Figure 1: Front cover of the book featuring elaborate gold embossing on pigskin.

Figure 2: Title page in Italian with knotwork border.

Figure 3: Woodcut of the Annunciation and the Serpent addressing Eve.

Opera noua contemplatiua p[er] ogni fidel christiano laquale tratta de le figure del testamento vecchio, Andrea Vavassori (1530)

The Opera nova contempliua, as it is also known, is an imitation Biblia pauperum that measures 16 cm and features 120 woodcut illustrations with text printed in Italian in gothic letters on a total of 128 pages.1 It is believed to have been printed around 1530 by Giovanni Andrea Valvassori in Venice which is stated on the colophon.2 The book has a full pig skin binding and features elaborate gold stamping and tooling on the spine, front and back covers. While the line work of the cover is regular and even, the details like the dotting are less so signifying that the details may have been done by hand.

The title page features a tipped in crest under the title. The pages are printed on both sides and as a result have show through. There are remnants of the collation formula on each recto page signifying that there are a total of 8 signatures labelled A-H. The signatures are sewn together and have a green thread on the headband and tailband. A woodcut of the Virgin Mary with a baby Jesus Christ surrounded by angels is the last image printed followed by a blank page.

The woodcuts have decorative borders that section off the printed text from the images. There are 3 types of borders, the first is a simple line work, the second is a chain of flowers and the third is a knotwork border. The knotwork borders are only present on the title and colophon pages. Aside from the two woodcuts on the pages there are also instances in which there are two figures sectioned off on the bottom of the page that appear to be engaged in conversation. The text in those sections are excerpts from bible passages.

Biblia pauperum are block book forms that placed illustrations as the main focus of the book of the text while the biblical passages took a secondary place of importance. Despite the name, the Biblia pauperum or the Paupers’ Bibles, are thought to have been used primarily by clergy that could not afford more intricately illuminated manuscripts.3 They were usually printed in vernacular language to be more accessible which can be seen in the Italian in which the Opera noua contemplatiua is printed. It uses woodcuts to draw thematic connections between the Old and New Testaments, sometimes the Old Testament imagery fortelling what happens in the New Testament image. 4

Traditionally done using three images as a sort of triptych, the Opera noua contempliua differs in that it uses only two images. It places the New Testament iconography on the verso page and the Old Testament ones on the recto. Figure 3, for example, has an image of the Annunciation on the verso page and the Serpent speaking to Eve on the recto. The size and portability of the Opera noua contemplatiua coupled with the formatting of the text and images made God’s word more accessible to the to the everyday person. Being printed in Italian meant the bible excerpts and captions could be read by and to someone with little education. For those with no education the Biblia pauperum provided iconic imagery that aided in the proliferation of the word of God.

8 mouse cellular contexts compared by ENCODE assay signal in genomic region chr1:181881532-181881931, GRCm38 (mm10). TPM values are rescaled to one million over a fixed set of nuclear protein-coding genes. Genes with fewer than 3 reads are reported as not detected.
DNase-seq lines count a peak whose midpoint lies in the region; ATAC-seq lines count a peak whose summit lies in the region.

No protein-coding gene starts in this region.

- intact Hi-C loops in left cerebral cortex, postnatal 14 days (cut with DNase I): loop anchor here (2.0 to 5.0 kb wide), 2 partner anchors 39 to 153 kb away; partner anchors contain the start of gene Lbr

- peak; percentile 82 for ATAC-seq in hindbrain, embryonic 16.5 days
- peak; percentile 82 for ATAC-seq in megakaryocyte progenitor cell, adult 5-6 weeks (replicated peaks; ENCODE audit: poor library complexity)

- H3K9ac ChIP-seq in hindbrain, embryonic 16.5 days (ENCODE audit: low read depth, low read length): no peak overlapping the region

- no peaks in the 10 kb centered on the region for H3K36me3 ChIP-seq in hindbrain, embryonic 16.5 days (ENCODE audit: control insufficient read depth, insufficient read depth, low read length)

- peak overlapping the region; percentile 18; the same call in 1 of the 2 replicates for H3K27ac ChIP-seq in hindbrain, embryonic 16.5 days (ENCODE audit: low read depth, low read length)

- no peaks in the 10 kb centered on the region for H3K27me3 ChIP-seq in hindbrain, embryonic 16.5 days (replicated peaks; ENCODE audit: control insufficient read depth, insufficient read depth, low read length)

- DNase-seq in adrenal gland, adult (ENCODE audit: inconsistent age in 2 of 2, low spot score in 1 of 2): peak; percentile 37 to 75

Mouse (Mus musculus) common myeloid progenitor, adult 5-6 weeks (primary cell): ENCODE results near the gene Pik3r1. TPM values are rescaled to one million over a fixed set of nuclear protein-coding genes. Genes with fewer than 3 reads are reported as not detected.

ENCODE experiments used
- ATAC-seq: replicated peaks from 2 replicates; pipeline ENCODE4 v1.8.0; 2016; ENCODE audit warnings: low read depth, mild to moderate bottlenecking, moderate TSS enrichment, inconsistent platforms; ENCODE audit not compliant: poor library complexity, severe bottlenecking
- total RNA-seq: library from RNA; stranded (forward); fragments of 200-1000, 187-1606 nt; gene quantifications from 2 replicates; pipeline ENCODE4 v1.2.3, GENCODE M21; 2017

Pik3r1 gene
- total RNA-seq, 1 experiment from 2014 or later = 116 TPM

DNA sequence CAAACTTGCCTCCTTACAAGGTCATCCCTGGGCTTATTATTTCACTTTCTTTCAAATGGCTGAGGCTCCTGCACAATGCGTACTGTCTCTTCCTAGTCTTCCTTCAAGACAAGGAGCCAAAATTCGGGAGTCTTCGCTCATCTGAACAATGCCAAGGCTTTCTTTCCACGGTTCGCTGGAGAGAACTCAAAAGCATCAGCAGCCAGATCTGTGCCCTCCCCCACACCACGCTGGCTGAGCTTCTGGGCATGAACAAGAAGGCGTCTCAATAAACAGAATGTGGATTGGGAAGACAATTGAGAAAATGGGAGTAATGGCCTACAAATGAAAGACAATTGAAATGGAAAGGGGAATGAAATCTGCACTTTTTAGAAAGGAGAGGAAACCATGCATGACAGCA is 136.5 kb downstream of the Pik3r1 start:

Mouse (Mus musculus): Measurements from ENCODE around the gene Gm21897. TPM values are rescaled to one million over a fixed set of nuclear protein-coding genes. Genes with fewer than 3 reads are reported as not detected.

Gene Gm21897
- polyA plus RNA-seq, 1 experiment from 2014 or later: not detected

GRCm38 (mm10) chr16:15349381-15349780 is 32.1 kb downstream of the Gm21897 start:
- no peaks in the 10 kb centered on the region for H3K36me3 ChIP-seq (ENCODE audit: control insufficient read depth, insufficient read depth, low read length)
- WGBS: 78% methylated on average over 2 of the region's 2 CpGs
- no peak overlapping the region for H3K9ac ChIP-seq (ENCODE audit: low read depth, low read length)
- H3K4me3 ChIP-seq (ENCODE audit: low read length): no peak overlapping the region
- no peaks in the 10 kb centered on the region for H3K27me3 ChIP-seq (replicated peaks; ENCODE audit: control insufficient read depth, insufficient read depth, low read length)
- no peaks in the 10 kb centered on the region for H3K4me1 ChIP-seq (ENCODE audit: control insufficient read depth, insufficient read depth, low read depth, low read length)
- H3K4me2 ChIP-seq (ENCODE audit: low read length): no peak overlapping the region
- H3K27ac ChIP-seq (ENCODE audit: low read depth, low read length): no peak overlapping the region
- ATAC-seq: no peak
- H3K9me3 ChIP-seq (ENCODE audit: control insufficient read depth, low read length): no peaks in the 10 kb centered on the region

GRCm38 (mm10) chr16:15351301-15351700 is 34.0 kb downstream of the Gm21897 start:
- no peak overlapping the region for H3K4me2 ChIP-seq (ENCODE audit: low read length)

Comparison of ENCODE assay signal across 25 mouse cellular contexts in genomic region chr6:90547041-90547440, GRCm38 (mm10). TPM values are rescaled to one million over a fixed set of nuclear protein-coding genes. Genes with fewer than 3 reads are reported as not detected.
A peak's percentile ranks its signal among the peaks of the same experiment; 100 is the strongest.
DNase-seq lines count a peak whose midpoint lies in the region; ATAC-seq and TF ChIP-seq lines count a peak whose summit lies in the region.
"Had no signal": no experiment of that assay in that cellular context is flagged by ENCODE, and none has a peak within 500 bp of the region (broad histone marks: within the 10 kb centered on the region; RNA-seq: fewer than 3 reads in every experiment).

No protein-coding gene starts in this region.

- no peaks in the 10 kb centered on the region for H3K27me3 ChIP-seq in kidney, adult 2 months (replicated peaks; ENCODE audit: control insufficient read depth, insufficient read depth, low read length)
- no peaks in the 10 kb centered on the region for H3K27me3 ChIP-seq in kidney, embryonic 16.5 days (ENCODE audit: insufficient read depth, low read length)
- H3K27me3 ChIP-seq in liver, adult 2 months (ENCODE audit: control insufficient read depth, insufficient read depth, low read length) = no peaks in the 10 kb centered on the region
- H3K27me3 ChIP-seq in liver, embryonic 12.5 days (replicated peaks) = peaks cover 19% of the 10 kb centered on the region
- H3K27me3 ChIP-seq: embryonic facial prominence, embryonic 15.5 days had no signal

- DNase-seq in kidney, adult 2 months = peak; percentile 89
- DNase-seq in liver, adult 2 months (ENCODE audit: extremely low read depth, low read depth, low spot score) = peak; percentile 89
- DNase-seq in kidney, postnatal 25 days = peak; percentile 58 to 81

Further Reading

UCLA Library: The Opera noua contemplatiua is readily available for further study at the UCLA Library Special Collections.

Library of Congress: The Library of Congress holds a copy of the Opera noua contemplatiua that is bound differently and differs in the way it was printed.

The Warsaw Institute Iconographic Database: The Warsaw Institute Iconographic Database is an ongoing project that provides digitized images from texts within the Warsaw Institute's collections that demonstrates the power of the codification of religious imagery.

References Cited

1“Opera Noua Contemplatiua p[Er] Ogni Fidel Christiano Laquale Tratta de Le Figure Del Testamento Vecchio : Le Quale Figure Sonno Verificate Nel Testamento Nuouo Con Le Sue Expositione et Con El Detto de Li Propheti Sopra Esse Figure Si Come Legendo Trouerete : Et Nota Che Ciaschuna Figura Del Testamento Nuouo Trouareti Dua Dil Testamento Vecchio, Le Quale Sonno Affiguratte a Quella Dil Nuouo, et Sempre Quella Dil Nuouo Sara Posta Nel Meggio Di Quelle Dua Dil Vecchil : Cosa Belissima Da i[n]Tendere Achise Dilectano de La Sacra Scrittura,” UCLA Library, Accessed March 4, 2018.

2 UCLA Library, "Opera Noua Contemplatiua."

3 “Biblia Pauperum,” Wikipedia, Accessed February 23, 2018,

4 “What was the Biblia Pauperum?,” The Internet Biblia Pauperum, Accessed March 4, 2018,

This spotlight exhibit by Erika Esquivel as part of Dr. Johanna Drucker's "History of the Book and Literacy Technologies" seminar in Winter 2018 in the Information Studies Department at UCLA.

For documentation on this project, personnel, technical information, see Documentation. For contact email: drucker AT